After sundowners on the patio, we moved to the restaurant’s lively interior for dinner. Our waiter offered articulate wine recommendations, likely because he had once managed a winery in the Willamette Valley. I loved the Iris Vineyards Pinot Noir, full of fruit and refined spice, with a mocha note on the finish. It paired well with both a grilled-corn salad with arugula, tomatoes, cilantro and peaches, as well as some perfectly prepared wild salmon with slightly bitter baby turnips, savory charred red-leaf lettuce and briny capers. A simple dessert of butterscotch-glazed doughnuts with bourbon whipped cream was most satisfying. We also tried dinner at the well-regarded Coho Restaurant a short walk away, but both of us wished we’d dined again at Friday Harbor House instead.
The mesmerizing harbor and marina views; the warm and helpful staff; the commendable restaurant; the fresh room décor.
The proximity of our balcony to the restaurant patio.
Rather than dining at Coho Restaurant, consider instead Duck Soup Inn (open Thursday through Sunday), which the new owners recently revamped.
After an unforgettable kayaking excursion and a hike to the panoramic top of Mount Grant, we returned to urban life, spending a few nights in Seattle. There the Inn at the Market had also recently undergone a renovation, and I was curious to see if it could compete with my other Seattle recommendations, the contemporary Four Seasons and the grandly traditional Fairmont Olympic Hotel. The 76-room property has doorstep access to Seattle’s premier attraction, Pike Place Market, and many of the rooms have fine views of Elliott Bay.
We had wait-listed ourselves for an accommodation with a full water view, but only a Partial Water View Room was available. The pleasant front desk staffer gave us her favorite one, she said, and it did have an appealing corner location. One floor-to-ceiling bay window surrounded two fun, 1970s-inspired beige-and-orange armchairs and overlooked an unremarkable city street, but the other bay, home of the deep-grained wooden writing desk, had a view of Elliott Bay and the distant Olympic Mountains. A small table lamp and a pendant light flanking the king-size bed made a pleasingly asymmetric composition, and the bright shower-only bath, tiled in white, had excellent lighting around the single vanity.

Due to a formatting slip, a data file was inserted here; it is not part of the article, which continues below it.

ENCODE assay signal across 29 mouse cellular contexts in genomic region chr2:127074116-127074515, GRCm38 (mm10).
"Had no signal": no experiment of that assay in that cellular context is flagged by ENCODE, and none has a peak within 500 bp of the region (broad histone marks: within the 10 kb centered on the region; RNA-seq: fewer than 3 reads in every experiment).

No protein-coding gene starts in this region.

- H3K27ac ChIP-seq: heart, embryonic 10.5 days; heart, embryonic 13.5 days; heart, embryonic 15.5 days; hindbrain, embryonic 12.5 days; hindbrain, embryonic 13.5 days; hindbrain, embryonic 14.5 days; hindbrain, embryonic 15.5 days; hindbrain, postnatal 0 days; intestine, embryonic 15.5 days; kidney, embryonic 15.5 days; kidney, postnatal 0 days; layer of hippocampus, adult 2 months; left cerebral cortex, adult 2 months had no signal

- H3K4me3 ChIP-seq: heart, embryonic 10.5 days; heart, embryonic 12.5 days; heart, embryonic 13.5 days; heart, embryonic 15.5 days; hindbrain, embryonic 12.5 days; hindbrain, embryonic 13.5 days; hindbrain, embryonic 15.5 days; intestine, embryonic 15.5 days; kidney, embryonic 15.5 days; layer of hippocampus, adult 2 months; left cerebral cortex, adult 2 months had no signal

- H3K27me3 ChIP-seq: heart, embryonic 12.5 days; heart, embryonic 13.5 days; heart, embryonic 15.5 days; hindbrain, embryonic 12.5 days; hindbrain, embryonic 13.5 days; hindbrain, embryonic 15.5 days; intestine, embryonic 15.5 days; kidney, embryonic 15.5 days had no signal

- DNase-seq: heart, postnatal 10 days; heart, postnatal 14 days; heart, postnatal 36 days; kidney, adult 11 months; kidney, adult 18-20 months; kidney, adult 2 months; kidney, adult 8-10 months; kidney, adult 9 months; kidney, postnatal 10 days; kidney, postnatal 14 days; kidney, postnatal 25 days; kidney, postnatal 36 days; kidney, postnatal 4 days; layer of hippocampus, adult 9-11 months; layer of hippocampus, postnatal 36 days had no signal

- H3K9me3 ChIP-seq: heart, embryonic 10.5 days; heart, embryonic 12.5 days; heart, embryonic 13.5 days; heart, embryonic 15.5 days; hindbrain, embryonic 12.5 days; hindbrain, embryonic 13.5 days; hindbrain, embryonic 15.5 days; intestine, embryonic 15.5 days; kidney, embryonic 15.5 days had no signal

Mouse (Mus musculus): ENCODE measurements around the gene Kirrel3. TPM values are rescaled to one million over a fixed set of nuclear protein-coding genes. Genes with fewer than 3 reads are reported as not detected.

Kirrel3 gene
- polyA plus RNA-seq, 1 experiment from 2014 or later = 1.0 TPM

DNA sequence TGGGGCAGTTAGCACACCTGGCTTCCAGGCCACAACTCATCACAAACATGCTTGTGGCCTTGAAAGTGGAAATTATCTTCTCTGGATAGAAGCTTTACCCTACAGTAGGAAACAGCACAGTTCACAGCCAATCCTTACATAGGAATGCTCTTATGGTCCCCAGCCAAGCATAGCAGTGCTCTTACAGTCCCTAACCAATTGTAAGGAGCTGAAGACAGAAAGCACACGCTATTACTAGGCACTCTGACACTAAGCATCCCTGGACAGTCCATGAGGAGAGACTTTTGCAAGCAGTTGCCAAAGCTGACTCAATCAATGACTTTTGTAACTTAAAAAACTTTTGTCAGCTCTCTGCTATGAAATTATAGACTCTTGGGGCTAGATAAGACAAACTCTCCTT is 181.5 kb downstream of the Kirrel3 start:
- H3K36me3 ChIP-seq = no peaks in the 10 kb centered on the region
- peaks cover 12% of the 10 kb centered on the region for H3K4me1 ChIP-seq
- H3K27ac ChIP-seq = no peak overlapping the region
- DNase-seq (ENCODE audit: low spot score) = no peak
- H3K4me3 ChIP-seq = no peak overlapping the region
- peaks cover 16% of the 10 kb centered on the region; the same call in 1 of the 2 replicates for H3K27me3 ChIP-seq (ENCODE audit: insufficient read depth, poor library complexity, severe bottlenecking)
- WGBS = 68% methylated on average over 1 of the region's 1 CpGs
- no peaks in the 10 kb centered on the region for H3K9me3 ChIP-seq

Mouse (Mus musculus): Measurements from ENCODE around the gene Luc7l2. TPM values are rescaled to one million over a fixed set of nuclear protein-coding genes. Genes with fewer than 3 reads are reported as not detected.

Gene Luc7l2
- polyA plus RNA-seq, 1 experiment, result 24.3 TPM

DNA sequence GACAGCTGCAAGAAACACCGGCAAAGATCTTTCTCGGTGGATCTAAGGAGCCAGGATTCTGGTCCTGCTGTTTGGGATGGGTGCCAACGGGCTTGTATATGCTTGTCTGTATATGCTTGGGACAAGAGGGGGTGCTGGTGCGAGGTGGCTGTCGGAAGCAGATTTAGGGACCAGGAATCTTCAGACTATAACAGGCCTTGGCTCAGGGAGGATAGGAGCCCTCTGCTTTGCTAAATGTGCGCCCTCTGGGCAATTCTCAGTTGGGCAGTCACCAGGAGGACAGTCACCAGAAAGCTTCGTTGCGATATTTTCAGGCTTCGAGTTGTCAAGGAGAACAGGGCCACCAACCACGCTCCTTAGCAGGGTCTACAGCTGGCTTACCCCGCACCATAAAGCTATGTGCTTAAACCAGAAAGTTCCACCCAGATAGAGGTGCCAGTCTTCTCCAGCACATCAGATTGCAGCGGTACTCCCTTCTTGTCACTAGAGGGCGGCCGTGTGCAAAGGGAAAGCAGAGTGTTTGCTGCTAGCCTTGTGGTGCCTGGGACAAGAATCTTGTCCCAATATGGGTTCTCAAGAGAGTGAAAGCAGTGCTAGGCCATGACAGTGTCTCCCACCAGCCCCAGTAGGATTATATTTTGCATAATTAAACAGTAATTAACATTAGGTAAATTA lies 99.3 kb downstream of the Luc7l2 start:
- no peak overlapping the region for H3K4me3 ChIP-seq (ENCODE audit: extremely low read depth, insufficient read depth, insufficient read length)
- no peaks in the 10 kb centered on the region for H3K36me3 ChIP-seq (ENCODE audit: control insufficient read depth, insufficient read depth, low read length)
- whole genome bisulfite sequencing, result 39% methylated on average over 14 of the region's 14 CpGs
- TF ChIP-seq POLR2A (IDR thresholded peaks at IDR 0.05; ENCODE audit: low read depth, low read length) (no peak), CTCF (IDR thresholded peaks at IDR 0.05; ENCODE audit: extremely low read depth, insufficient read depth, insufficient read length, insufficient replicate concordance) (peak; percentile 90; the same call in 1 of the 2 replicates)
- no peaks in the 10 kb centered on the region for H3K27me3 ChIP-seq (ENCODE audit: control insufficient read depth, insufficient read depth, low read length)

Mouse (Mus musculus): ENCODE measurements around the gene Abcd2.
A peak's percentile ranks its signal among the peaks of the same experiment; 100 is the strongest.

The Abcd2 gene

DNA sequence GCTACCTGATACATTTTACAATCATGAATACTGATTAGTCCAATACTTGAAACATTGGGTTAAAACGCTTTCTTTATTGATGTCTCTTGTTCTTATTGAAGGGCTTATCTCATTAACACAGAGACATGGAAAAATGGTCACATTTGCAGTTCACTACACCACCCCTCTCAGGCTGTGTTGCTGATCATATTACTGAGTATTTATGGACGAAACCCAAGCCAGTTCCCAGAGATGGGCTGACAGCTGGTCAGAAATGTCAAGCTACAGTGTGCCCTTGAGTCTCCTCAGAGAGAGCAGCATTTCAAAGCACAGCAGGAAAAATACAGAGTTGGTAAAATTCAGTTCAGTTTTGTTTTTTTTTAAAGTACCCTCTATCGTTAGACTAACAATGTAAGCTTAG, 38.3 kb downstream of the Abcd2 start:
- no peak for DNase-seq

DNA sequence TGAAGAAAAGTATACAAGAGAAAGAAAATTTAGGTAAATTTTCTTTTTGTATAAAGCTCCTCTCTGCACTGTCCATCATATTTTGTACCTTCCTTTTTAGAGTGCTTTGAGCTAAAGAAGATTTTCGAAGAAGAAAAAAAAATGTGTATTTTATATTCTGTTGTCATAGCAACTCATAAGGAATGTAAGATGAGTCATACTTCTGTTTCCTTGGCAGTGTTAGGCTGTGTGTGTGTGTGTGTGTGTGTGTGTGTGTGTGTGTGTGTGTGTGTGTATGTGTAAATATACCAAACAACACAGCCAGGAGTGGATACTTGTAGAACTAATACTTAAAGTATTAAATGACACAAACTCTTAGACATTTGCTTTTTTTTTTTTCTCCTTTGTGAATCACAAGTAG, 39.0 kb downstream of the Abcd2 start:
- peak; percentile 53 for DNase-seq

The jewel of the Inn at the Market’s amenities is its guests-only roof terrace, with an array of tables and lounge chairs overlooking the famous Pike Place Market sign, the large Ferris wheel at Pier 57 and Elliott Bay beyond. The hotel’s Café Campagne, a Parisian-style bistro, serves a limited menu to the terrace. Our flutes of Champagne arrived in nine minutes, and it was a pleasure to sip them as we watched the ferries and container ships cutting through the bay, which had been turned a shimmering gold by the setting sun.
The fun and fashionable room décor; our partial views of Elliott Bay; the panoramic vistas from the roof terrace; the doorstep access to Pike Place Market.
Our smallish bath; the lack of amenities (spa, fitness center, lounge) other than the roof terrace.
Accommodations with full water views book up far in advance.
Much as we enjoyed our stay at the Inn at the Market, I found myself wishing we had booked at the Four Seasons two blocks away. A full-service hotel, it has similarly spectacular views, a glamorous pool overlooking the bay and a proper spa. But I had few regrets about trying out the Hotel Ballard, a 29-room boutique property tucked into the stylish, gentrifying neighborhood about five miles northwest of downtown. Numerous trendy bars and restaurants line Ballard Avenue NW on either side of the hotel, and a surprising number of craft breweries are within walking distance, including the brand-new California-based Lagunitas and popular Stoup, among others. The Ballard Locks and its fish ladder are a short drive away, as is the wide sweep of beach at Golden Gardens Park.
The Hotel Ballard occupies a new building, but it has plenty of character. Teardrops of glass dangled from unusual antlerlike chandeliers and sconces in the lobby, candles illuminated the adjacent library-lounge in the evening and behind the front desk was a giant print of a lion defeated by a colony of rabbits. There was no valet or bellman, but the smartly dressed woman who checked us in helped with our luggage after we rolled the bags inside, taking them up to our suite as we parked the car.
Our Luxury Suite had gunmetal-gray walls, but floor-to-ceiling windows ensured that it remained bright. A striking sofa upholstered in gray and gold velvet damask surmounted by a gold-framed oval mirror centerpieced the living room, but the attractive bedroom hewed to silver, with mirrored nightstands and a tall padded headboard in lustrous pewter. To one side, a Juliet balcony overlooked Ballard Avenue NW; on the other was an attractive bath with a large freestanding tub backed by a giant mirror. The separate shower had predictable but clean subway tiles. Though there was only one sink, the long counter of swirling white marble gave us plenty of space for toiletries. Sliding wooden barn doors divided the rooms from one another.
The hotel’s popular ground-floor restaurant, Stoneburner, has a warm, eclectic décor reminiscent of a Parisian brasserie, with wood-paneled walls, pressed-tin ceilings, glossy black columns and contrastingly contemporary chandeliers. I enjoyed everything we had on the Mediterranean-inflected menu, including a crunchy salad of snap peas, lemon, parsley, pecorino sardo cheese and almonds, and a main course of moist, deliciously charred brick-pressed chicken with tart herbed labneh (strained yogurt), haricots verts and parsley.
I also took advantage of the hotel’s relationship with the Olympic Athletic Club, a huge, rambling gym in an old building next door with wood floors, exposed-brick walls and a large swimming pool. Hotel guests have complimentary access to its facilities and most fitness classes.
The chic, edgy design; the complimentary access to the adjacent athletic club and pool; the location in the midst of Ballard Avenue NW’s independent restaurants and breweries.
The only breakfast option available before 10 a.m. was very casually delivered (i.e., in a paper bag) from a nearby café; the lack of a valet or bellman.
The hotel’s roof terrace is often closed for private events.